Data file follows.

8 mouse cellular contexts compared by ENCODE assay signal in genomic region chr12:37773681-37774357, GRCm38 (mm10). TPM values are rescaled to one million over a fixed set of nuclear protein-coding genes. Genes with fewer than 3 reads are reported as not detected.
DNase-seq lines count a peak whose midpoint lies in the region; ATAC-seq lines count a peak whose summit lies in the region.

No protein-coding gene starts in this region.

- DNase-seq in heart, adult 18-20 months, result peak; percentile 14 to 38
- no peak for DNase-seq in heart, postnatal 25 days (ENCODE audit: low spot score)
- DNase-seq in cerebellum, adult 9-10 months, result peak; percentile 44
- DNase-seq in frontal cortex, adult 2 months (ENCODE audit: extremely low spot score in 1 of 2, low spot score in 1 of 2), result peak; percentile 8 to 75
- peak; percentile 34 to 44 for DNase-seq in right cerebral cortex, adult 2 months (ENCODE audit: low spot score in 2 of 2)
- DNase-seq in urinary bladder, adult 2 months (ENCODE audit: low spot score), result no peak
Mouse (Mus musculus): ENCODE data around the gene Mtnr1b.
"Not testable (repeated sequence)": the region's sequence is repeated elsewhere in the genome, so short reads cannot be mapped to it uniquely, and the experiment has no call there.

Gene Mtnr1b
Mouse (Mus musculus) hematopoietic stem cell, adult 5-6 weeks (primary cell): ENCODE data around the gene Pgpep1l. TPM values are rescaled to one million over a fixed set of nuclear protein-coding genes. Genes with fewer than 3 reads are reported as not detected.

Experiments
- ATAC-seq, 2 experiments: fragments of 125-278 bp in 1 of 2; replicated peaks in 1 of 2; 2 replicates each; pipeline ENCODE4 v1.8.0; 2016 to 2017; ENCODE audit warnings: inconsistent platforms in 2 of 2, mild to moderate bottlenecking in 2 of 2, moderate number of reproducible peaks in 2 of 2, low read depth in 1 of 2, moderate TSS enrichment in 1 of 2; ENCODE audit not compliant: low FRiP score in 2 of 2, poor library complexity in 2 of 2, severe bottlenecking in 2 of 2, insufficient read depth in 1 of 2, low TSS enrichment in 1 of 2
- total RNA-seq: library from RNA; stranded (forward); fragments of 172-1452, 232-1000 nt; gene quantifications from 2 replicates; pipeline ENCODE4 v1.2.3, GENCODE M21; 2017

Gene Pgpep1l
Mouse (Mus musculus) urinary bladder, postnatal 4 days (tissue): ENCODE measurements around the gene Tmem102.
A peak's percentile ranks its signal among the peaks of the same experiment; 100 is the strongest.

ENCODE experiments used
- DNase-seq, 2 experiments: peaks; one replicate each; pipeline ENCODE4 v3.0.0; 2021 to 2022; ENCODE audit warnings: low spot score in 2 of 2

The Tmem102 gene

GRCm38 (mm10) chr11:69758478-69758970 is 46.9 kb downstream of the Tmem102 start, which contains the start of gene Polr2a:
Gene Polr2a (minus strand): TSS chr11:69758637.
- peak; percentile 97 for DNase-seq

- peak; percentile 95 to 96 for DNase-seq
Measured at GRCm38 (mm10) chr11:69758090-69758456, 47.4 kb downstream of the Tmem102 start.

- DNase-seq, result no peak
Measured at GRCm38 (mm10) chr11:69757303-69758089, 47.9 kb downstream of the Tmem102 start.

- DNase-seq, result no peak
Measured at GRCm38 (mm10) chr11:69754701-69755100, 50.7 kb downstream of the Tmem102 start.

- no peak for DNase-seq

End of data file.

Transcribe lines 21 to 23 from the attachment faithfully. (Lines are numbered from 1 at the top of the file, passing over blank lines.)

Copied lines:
- DNase-seq, 2 experiments: peaks; one replicate each; pipeline ENCODE4 v3.0.0; 2021 to 2022; ENCODE audit warnings: low spot score in 2 of 2

The Tmem102 gene

GRCm38 (mm10) chr11:69758478-69758970 is 46.9 kb downstream of the Tmem102 start, which contains the start of gene Polr2a: